Schools

Schools Told to Plan for More Remote Learning and for Return of Face Masks

The Department for Education (DfE) has instructed schools to be prepared for the reintroduction of face masks in classrooms and for the return of remote learning in case of “local outbreaks of Covid”. The Times Educational Supplement has the story.

In an email bulletin sent to schools this afternoon [by the DfE] they have been told to ensure they have management plans outlining how they would operate if any of the restrictions in the new Contingency Framework document were to be introduced in their area.

The updated framework also sets out how councils and public health directors can make decisions to introduce Covid safety measures at a single school or cluster of schools but where there is a need to address Covid across an entire area decisions will be taken by ministers.

The new framework tells schools to ensure they have plans in place for:

~ Reintroducing asymptomatic testing sites.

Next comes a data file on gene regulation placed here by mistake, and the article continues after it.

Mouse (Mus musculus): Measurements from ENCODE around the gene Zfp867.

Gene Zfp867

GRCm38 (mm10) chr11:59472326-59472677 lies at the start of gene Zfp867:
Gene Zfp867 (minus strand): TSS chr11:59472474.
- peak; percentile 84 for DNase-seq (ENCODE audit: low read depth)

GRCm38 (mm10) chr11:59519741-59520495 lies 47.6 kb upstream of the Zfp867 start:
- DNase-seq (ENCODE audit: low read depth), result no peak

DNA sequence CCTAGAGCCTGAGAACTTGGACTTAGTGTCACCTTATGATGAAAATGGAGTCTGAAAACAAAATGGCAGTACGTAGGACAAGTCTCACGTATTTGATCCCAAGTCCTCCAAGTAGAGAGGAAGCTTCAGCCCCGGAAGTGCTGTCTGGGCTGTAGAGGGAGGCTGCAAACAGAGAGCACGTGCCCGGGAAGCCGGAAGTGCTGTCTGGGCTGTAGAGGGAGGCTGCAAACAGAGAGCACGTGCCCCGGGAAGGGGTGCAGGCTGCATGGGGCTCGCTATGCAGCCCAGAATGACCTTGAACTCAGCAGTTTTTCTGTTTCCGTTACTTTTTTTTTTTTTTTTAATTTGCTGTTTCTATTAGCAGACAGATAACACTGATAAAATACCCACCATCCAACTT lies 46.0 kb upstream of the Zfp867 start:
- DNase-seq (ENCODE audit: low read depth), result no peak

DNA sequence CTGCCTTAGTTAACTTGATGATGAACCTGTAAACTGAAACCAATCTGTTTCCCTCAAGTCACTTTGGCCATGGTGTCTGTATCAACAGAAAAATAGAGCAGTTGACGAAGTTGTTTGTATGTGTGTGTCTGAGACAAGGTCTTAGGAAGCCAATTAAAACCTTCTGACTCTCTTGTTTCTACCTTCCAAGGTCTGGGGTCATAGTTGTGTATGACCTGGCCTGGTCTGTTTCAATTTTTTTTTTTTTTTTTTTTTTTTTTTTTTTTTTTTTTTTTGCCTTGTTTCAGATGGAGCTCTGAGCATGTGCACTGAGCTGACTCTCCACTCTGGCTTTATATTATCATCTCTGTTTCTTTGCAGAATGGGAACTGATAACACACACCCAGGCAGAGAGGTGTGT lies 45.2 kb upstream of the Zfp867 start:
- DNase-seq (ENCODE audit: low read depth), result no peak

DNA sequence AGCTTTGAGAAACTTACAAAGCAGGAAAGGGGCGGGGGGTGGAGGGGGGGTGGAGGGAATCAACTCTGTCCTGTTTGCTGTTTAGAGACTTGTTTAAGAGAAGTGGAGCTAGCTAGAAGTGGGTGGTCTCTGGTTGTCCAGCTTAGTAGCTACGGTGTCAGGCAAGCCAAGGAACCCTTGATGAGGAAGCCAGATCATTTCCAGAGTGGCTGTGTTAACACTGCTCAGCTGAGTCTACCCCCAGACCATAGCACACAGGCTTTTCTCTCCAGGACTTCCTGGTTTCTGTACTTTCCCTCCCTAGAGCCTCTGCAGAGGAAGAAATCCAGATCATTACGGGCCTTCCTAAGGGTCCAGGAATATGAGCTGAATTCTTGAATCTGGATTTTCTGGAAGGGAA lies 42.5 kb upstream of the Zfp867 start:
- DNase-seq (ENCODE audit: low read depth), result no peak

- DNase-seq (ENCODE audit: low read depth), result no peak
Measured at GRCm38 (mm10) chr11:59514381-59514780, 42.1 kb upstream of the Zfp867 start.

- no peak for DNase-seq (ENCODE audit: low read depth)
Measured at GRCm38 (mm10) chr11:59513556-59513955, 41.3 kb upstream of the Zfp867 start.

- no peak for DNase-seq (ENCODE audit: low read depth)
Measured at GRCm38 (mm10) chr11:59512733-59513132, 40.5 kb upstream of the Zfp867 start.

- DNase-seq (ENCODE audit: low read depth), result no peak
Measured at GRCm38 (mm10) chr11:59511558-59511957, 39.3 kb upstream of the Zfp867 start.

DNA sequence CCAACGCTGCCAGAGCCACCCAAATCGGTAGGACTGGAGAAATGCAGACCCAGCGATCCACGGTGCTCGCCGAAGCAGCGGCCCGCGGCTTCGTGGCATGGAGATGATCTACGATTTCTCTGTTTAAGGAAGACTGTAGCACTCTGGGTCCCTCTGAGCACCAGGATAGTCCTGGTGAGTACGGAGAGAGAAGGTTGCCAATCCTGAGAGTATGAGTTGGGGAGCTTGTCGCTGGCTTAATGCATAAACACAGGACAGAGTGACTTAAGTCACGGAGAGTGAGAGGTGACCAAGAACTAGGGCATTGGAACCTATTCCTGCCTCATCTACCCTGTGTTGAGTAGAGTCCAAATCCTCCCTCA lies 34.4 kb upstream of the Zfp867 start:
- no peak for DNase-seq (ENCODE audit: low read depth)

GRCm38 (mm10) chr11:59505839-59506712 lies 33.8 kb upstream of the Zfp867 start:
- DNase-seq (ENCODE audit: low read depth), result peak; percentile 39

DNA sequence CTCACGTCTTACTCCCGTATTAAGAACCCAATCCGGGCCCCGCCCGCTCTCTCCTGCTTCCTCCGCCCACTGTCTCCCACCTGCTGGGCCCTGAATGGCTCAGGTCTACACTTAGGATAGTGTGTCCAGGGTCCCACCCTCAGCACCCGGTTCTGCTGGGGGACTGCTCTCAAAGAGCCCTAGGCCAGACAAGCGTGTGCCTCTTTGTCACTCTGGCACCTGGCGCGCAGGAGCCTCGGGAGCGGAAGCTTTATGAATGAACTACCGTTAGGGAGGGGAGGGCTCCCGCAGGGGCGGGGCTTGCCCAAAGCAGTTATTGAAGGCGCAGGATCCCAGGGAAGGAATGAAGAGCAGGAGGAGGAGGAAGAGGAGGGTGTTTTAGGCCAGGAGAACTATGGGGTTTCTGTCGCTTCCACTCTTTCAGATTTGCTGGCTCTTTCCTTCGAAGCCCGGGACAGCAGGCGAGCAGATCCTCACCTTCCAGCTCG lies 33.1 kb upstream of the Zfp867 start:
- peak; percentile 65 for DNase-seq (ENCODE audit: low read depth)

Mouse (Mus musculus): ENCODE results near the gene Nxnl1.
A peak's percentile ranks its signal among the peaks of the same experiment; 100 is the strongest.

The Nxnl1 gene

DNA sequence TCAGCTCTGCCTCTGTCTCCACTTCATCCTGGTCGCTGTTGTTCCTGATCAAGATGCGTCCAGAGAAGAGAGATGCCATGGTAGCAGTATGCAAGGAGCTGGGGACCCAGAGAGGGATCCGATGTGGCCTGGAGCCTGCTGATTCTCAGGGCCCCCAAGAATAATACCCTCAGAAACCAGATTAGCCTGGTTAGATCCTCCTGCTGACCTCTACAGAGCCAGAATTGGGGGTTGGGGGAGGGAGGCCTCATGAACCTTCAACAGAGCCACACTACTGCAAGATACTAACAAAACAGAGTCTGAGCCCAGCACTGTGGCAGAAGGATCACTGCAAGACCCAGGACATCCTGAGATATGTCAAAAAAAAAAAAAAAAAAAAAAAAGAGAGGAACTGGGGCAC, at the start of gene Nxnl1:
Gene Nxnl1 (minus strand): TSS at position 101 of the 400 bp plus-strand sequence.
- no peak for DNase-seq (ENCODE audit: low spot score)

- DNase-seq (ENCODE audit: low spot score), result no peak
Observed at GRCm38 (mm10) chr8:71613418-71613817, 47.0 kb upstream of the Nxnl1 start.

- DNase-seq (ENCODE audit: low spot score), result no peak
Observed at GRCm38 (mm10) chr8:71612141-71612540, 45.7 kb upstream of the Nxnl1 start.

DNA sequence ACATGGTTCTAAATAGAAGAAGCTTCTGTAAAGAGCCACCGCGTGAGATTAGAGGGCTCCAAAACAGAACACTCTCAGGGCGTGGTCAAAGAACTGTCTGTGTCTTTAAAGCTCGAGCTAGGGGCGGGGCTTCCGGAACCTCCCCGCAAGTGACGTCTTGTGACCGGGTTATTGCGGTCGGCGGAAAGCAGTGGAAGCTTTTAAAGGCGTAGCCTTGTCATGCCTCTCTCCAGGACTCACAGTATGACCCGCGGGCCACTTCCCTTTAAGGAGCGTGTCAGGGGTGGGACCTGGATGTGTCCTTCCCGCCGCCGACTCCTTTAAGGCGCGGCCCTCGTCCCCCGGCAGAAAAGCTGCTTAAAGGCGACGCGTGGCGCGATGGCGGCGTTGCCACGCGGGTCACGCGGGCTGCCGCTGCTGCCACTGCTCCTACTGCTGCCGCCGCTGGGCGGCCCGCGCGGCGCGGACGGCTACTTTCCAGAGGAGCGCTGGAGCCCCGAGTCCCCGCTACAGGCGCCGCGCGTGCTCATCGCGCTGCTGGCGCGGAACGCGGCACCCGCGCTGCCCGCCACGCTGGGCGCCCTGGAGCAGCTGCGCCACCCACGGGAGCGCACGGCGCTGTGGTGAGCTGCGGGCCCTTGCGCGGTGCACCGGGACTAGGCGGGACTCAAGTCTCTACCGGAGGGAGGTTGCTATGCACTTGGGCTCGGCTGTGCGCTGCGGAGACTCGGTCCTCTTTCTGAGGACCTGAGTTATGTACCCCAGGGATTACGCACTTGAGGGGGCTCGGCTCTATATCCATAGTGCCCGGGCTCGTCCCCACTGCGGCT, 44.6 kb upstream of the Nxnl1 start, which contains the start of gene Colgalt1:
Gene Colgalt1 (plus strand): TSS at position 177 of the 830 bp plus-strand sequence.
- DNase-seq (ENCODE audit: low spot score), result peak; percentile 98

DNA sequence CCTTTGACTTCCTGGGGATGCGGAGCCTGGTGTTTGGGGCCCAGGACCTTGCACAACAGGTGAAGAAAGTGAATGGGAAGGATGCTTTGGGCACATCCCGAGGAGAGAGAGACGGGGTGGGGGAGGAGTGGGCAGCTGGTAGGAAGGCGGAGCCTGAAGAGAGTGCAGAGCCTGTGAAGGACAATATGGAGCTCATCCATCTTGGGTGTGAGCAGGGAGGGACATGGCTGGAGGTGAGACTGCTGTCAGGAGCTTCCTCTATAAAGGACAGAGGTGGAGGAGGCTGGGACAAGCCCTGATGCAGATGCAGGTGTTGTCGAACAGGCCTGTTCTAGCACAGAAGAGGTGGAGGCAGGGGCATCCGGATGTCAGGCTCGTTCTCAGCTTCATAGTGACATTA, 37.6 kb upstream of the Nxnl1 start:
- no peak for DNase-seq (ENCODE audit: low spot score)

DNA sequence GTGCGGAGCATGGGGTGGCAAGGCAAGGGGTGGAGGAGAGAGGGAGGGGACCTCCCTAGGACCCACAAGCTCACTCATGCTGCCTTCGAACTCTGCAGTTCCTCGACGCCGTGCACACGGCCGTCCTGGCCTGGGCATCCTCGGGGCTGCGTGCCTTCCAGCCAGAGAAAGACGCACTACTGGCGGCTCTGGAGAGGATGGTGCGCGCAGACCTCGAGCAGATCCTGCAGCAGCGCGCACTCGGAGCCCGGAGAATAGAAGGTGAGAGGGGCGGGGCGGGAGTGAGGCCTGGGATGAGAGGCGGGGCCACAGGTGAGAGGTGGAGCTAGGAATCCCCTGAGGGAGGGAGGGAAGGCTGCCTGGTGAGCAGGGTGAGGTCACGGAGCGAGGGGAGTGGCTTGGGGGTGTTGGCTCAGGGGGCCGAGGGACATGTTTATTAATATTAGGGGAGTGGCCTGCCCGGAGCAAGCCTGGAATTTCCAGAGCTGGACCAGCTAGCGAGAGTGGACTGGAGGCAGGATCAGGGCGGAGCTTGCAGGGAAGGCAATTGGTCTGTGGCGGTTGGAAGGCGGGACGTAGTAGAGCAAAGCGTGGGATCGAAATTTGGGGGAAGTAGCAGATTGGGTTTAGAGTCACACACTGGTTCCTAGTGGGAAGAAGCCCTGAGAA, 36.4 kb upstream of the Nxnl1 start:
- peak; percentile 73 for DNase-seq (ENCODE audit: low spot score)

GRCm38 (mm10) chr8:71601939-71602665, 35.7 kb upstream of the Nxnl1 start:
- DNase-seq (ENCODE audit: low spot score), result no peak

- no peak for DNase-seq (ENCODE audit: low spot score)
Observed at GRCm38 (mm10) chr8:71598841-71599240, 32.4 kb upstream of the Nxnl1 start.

~ Reintroducing mask-wearing in communal areas and/or classrooms.

~ Limiting residential visits, open days, transition days and performances.

~ Limiting attendance to primary school pupils in Reception, Year 1 and Year 2.

~ Limiting attendance secondary school students in Years 10, 11, 12 and 13, as well as vulnerable pupils and the children of key workers.

The document also says that schools should plan for the reintroduction of shielding but says that a decision to bring this back can only be done by the national Government.

In a daily bulletin sent to schools, the department says: “We have updated the contingency framework following the Government’s announcement on enhanced response packages to tackle the Delta variant in some areas.

“The contingency framework describes the principles of managing local outbreaks of Covid in education and childcare settings. It covers all types of measures that settings should be prepared for, which includes those that may be recommended as part of an enhanced response area.

“All education and childcare settings should have outbreak management plans outlining how they would operate if any of the measures described within the contingency framework were recommended in their area for any reason.

“Secondary schools and colleges should ensure their outbreak management plans cover the possibility that it is advised that face coverings should temporarily be worn more widely in settings in their area and that asymptomatic testing sites (ATS) may be required.”

It also says that additional guidance has been issued to the Directors of Public Health advising that they work in partnership with schools and colleges before reinstating ATS.